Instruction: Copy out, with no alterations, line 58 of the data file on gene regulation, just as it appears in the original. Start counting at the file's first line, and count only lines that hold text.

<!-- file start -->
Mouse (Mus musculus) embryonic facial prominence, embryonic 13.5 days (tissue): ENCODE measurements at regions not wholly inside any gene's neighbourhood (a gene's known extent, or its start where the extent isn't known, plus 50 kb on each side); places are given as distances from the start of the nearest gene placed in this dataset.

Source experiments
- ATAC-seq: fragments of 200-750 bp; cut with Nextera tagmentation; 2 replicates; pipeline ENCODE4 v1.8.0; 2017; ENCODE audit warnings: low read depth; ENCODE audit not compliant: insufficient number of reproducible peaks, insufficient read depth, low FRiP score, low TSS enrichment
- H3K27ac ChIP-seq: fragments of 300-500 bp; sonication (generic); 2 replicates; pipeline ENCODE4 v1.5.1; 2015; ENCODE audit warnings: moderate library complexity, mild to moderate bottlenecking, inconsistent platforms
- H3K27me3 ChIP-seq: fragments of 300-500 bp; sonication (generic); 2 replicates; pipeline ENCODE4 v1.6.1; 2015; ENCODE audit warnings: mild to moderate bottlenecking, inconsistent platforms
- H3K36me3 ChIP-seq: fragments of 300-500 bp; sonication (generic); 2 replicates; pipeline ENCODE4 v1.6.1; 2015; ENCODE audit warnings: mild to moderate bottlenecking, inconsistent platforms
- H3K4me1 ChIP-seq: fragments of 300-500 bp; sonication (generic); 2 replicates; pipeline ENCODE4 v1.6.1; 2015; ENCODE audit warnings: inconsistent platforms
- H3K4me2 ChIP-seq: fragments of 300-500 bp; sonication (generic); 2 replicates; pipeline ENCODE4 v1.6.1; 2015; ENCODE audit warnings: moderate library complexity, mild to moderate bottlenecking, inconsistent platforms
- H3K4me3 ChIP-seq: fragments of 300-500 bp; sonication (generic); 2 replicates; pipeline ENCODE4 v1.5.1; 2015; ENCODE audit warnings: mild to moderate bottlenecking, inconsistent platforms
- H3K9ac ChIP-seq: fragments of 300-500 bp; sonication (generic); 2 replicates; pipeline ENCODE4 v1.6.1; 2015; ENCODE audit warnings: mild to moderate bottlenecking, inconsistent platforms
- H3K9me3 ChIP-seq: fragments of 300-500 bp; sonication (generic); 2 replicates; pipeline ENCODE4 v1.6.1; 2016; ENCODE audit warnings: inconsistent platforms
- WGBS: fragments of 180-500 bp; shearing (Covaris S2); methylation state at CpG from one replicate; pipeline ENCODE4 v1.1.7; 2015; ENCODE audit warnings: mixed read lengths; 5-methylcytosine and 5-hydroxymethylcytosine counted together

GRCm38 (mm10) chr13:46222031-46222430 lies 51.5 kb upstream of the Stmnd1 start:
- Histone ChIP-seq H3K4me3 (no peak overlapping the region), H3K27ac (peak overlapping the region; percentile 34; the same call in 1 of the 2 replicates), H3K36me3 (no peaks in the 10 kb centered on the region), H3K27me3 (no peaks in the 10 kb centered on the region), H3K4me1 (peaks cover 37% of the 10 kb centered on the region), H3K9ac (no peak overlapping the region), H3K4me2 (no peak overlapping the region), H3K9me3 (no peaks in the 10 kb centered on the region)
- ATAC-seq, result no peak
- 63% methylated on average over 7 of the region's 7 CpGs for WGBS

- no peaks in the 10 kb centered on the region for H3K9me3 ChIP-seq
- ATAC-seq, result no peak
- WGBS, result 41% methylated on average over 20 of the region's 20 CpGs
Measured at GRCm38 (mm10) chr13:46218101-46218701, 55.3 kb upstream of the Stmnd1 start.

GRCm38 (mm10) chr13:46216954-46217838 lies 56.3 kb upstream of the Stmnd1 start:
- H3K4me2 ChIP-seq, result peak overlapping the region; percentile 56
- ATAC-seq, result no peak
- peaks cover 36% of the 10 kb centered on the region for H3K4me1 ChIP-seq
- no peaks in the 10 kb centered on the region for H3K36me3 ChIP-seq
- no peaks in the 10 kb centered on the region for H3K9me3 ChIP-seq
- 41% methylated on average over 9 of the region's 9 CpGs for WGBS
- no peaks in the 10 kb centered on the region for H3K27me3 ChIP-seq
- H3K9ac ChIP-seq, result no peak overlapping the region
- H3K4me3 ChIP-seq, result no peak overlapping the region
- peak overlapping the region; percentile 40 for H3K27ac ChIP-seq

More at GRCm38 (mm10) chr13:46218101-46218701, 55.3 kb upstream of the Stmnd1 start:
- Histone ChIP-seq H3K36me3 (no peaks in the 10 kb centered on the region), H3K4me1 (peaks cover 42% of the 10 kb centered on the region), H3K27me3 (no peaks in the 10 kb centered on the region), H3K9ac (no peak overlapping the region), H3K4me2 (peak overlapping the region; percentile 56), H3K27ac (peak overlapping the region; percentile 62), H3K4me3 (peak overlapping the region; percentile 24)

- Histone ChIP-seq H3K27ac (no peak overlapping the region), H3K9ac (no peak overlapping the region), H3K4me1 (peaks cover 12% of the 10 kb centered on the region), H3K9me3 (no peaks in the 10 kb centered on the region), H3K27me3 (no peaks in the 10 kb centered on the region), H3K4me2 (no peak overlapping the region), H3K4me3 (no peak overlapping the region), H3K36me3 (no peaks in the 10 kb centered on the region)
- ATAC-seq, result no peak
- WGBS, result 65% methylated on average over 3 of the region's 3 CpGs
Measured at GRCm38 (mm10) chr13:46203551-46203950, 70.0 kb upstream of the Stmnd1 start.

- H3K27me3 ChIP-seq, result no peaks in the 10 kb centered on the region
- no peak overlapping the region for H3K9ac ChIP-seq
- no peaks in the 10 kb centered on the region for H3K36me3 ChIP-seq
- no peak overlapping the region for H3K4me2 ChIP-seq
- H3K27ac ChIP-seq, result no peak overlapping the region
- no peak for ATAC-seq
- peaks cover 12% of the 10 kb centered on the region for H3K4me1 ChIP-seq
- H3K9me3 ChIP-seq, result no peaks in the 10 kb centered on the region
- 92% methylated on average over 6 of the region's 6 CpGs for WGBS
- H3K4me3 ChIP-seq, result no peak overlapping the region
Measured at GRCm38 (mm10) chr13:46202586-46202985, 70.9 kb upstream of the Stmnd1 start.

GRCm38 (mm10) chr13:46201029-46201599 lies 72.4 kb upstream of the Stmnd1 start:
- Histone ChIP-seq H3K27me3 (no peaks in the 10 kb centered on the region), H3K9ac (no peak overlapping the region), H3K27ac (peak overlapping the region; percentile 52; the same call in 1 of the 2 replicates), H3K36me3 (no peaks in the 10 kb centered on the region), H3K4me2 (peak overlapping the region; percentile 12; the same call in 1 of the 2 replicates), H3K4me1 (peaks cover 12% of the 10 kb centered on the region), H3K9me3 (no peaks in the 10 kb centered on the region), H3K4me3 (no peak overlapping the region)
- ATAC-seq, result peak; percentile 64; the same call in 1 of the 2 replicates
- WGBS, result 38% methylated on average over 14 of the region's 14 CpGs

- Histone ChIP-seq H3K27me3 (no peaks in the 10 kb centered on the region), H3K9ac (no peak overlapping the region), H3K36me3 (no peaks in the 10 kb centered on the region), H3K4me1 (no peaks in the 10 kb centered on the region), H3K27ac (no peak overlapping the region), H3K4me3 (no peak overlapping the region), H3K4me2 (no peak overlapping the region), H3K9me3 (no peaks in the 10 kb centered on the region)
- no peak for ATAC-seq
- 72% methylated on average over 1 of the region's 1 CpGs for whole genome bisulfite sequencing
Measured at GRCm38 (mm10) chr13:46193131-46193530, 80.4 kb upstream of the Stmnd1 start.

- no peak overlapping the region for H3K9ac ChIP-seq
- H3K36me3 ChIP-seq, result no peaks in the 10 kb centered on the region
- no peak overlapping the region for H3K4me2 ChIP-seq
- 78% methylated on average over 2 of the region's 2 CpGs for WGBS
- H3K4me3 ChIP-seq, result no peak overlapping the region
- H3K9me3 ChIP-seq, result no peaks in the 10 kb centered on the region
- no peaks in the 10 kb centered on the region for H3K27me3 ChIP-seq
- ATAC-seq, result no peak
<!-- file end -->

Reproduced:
- H3K36me3 ChIP-seq, result no peaks in the 10 kb centered on the region